• Marcia’s Categories (continued)
      • Although adolescents are not stuck in one category, research indicates that identity gels by the age of 18.
      • For some, identity formation takes place beyond the adolescent period.
    • Teen Depression
      • Depression has several causes, including biological, environmental, and social factors.
        • Genetic predisposition
        • Death of loved one
        • Depressed parent
        • Unpopular
        • Few close friends
        • Experiencing rejection
      • Girls have higher incidences of depression than boys but the cause is not clear.
        • More stresses on the female gender role?
        • Reactions to stress?
        • Possible that hormones are a factor.
    • Adolescent Suicide
      • Rates have tripled in the last 30 years
      • 3rd most common cause of death
      • Currently, 1 teenage suicide every 90 minutes
      • Gender Differences:
        • More girls attempt suicide
        • More boys succeed
      • Estimated: 200 attempts for every successful suicide.
    • Adolescent Suicide
      • Other factors in adolescent suicide:
      • Depression
      • Family conflicts
      • History of abuse and/or neglect
      • Drug and alcohol abuse
    • Warning Signs
      • Direct or indirect talk
        • I wish I were dead.”
        • “ Don’t worry, I’ll be out of your hair soon.”
      • School difficulties
        • Missed classes, drop in grades
      • Writing a will
      • Changes in eating habits
      • General depression
        • Sleep habits, lack of energy, uncommunicative
      • Dramatic behavior changes
      • Preoccupation with death
        • Art, music, conversation
    • Relationships: Family and Friends
      • Family relationships change
        • adolescents begin to question, and sometimes rebel, against their parents' views.
      • Role shift: quest for adulthood and autonomy
      • Adolescents feel obligated to family duties and support.
    • Conflicts with Parents
        • Conflicts likely in early adolescence
        • Parents try to discern appropriate conduct
          • Adolescence become argumentative and assertive
        • With trust more, combativeness declines
        • Most family relationships are stable, but about 20% have a rough time
    • Relationships with Peers: The Importance of Belonging
      • More critical to adolescents than any other time of life.
      • Provide opportunity for social comparison
      • REFERENCE GROUP, a group of people with whom one compares oneself.
      • Present a set of norms or standards, against which adolescents judge their social success.
    • Cliques and Crowds
      • CLIQUES
        • 2 to 12 people who have frequent interaction
      • CROWDS
        • larger groups where people share some characteristic
        • often don't interact with each other
      • Membership determined by degree of similarity with members in a group
        • Stereotypes: jocks, brains, druggies.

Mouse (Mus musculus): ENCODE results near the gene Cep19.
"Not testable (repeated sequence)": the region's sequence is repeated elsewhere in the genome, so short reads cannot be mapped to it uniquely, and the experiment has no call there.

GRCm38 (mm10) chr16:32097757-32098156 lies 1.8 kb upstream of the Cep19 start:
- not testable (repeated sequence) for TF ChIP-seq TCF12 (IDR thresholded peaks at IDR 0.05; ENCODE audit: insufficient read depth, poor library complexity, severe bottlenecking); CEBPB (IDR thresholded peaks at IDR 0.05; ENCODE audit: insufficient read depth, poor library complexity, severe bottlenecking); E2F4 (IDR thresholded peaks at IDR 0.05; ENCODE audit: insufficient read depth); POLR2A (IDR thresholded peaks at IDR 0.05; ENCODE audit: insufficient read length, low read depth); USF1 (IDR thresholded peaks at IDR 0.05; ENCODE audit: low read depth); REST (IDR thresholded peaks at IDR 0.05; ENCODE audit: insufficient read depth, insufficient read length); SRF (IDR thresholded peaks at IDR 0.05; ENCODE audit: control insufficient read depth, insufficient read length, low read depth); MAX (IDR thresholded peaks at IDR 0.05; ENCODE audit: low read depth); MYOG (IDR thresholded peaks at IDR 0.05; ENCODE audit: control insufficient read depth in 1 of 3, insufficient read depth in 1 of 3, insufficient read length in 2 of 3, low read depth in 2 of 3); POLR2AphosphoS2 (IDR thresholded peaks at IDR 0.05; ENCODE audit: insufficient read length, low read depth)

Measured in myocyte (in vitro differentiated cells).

• Expectations that people behave in specific ways.
    • Conformity: Peer Pressure in Adolescence
      • Some highly susceptible to peer pressure
        • Does not rise in adolescence
        • Conformity decreases as adolescents increase their own autonomy
            • Grow in confidence and more able to make decisions
      • Failure to resist conformation can mean trouble
    • Dating, Sexual Behavior, and Teen Pregnancy
          • “Hooking Up”
            • Varied meaning: kissing to sexual intercourse
          • Dating serves developmental functions:
            • Learning how to establish intimacy
            • Learning how to engage in entertainment
            • Contributes to an identity in progress
          • Cultural influences effect dating patterns
    • Sexual Relationships
      • Puberty creates a new world of relationship issues and possibilities for teens
      • Research shows that teens think about sex a substantial amount of time each day
    • Sexual Relationships
      • For most, initiation into sexuality begins with masturbation (self stimulation).
      • Masturbation often produces feelings of shame and guilt in the American culture.
      • Experts view masturbation as normal and harmless.
    • Sexual Intercourse
      • Ages for sexual intercourse have been declining
      • 1 in 5 teens have had sex before the age of 15
      • 80 percent have had sex before the age of 20
      • Premarital intercourse is viewed as acceptable
        • Males and females, no more “double standard.”
    • Adolescents & Sexual Activity
    • Teen Pregnancy
      • Teen pregnancy rate is declining
      • Still higher rates in U.S. than in other industrialized countries
      • Teenage mothers do not fare well:
        • Poor health
        • Poor school performance
        • Their children more likely to be teen parents themselves.
    • Teen Pregnancy
        • As the U.S. is relatively intolerant of premarital sex, there are not enough education programs.
        • Key factors in preventing/breaking the poverty-pregnancy cycle are:
        • Completing high school
        • Postponing future births
        • Require education, supportive family, and increase in social programs.